Whatever your view on abortion, you couldn’t fail to be moved by Sally Phillips’ recent documentary about her son Olly, and the implications of a new non-invasive test for Down’s Syndrome. With searing honesty, she sought to find an answer to the question ‘Who gets to live?’
It’s a question close to home, because there are people in my family who could have been aborted for their ‘disabilities’ and I can’t imagine the world without them. I also have a cousin who was advised to ‘terminate’ her first pregnancy as the ‘foetus’ had spina bifida and faced a life of severe handicap. They refused to abort their longed-for baby: she’s perfectly healthy and currently works as a consultant psychiatrist.
It touches me personally, too. I’m a lifelong asthmatic who has now developed a potentially crippling auto-immune disease which almost certainly means that I will become a burden. I’m the outcome of a defective genetic inheritance. By extension, that must make me a defective person – in the eyes of some anyway. But, hey, I made it into the world before the days of genetic screening made existence capricious, so I got to live.
The argument for abortion has many faces. There’s the economic argument – I refused any testing when I was expecting my first child and was soundly lectured by my GP about the irresponsible attitude (ie, mine) of bringing disabled children into the world to be a drain on society in general and the NHS in particular. Then there’s the eugenics argument – we want to fill the world with perfect people.
And if those don’t work, there’s the emotionally seductive argument about not wanting your child to suffer. I’m a Mum. I don’t want my children to suffer. But the point is, they do. Even if they’re healthy, they still suffer in a myriad of unforeseen ways – from physical or emotional illness, from bullying, from failure or through broken relationships, to name just a few. Pain, suffering and distress are part of life. The key is to teach our children to deal with what life throws at us, not to remove them from it. The only way we can spare our children suffering is to not have them.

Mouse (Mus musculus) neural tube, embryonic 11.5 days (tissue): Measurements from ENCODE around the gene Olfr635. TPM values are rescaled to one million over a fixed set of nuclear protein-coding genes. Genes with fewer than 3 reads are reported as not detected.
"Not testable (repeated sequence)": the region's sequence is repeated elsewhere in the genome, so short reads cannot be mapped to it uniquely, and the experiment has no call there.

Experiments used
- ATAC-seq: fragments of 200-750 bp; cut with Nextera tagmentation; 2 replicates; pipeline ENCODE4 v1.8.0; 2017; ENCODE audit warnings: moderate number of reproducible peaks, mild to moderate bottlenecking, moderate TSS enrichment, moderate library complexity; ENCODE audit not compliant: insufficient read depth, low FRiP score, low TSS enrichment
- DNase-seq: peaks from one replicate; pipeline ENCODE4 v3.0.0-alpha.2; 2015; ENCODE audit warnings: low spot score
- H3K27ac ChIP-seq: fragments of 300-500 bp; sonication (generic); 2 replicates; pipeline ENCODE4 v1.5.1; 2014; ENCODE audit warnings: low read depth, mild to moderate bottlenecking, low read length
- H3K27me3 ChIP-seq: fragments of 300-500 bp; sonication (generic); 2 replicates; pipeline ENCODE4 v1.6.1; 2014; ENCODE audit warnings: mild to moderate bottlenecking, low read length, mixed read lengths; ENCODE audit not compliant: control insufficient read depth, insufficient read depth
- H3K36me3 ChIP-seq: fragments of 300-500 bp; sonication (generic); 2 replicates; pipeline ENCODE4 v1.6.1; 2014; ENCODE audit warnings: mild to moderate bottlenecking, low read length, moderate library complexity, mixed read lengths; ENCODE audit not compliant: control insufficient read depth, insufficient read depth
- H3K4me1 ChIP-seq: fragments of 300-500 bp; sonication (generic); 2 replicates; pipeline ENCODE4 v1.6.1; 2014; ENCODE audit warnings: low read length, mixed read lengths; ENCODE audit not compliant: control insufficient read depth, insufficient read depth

The issue came into sharp focus this week when I read about Alex Hovden, a physics student at Southampton University. He has just been elected SU President. He’s a world class competitive sailor. He also has cerebral palsy and he has been a lifelong wheelchair user. We celebrated the success of our Paralympians in the Manchester parade this week, too. Is their value less because they’re disabled? Do people who live such rich lives and who give so much to society have less right to live than able-bodied couch potatoes?
The Abortion Bill appears to say they are and that they don’t get equal rights unless they get to live. This week, the Lords will debate the Abortion (Disability Equality) Bill a private members’ bill brought by disabled peer Lord Shinkwin. It seeks to give disabled children the same rights as able bodied children in the case of abortion. In case you thought that abortion was illegal beyond 24 weeks, that only applies if you’re able bodied. Disabled children can be aborted up to the point of birth and it happens in around 2,700 pregnancies each year. The reason can be as minor as a cleft lip.
As a society, we claim a right to exert power over life and death, all in the cause of economic prosperity and physical perfection. Then we have to create and police equality laws giving disabled people access to the artificial hierarchies that we have built – as if they don’t have equal rights simply by being human and being alive. But God has no place for hierarchies. Quite simply, He knows each of us before we are born and endows us with worth and dignity simply because we are created in the image of a holy God:
For you created my inmost being; you knit me together in my mother’s womb … My frame was not hidden from you when I was made in the secret place, when I was woven together in the depths of the earth. Your eyes saw my unformed body’ (Psalm 139:13—16 NIV).
We are known by God from the point of conception and our developing bodies aren’t rejected by Him if they are less than perfect, or if we’re the wrong gender, or happen to be conceived at an inconvenient time. God loves each of us. Just because.
The prophet Samuel was told by God to visit Jesse, in order to anoint one of his sons to succeed Saul as King of Israel. Samuel automatically assumed that the eldest son, who was a tall, strong soldier, would be God’s choice. But it wasn’t. God chose David, who was so small and insignificant that Jesse had left him in the fields looking after the sheep while the older, more impressive sons were offered for inspection. God’s yardstick? ‘The Lord does not look at the things people look at. People look at the outward appearance, but the Lord looks at the heart’ (1 Samuel 16:7 NIV).
How different would our society be if we did the same?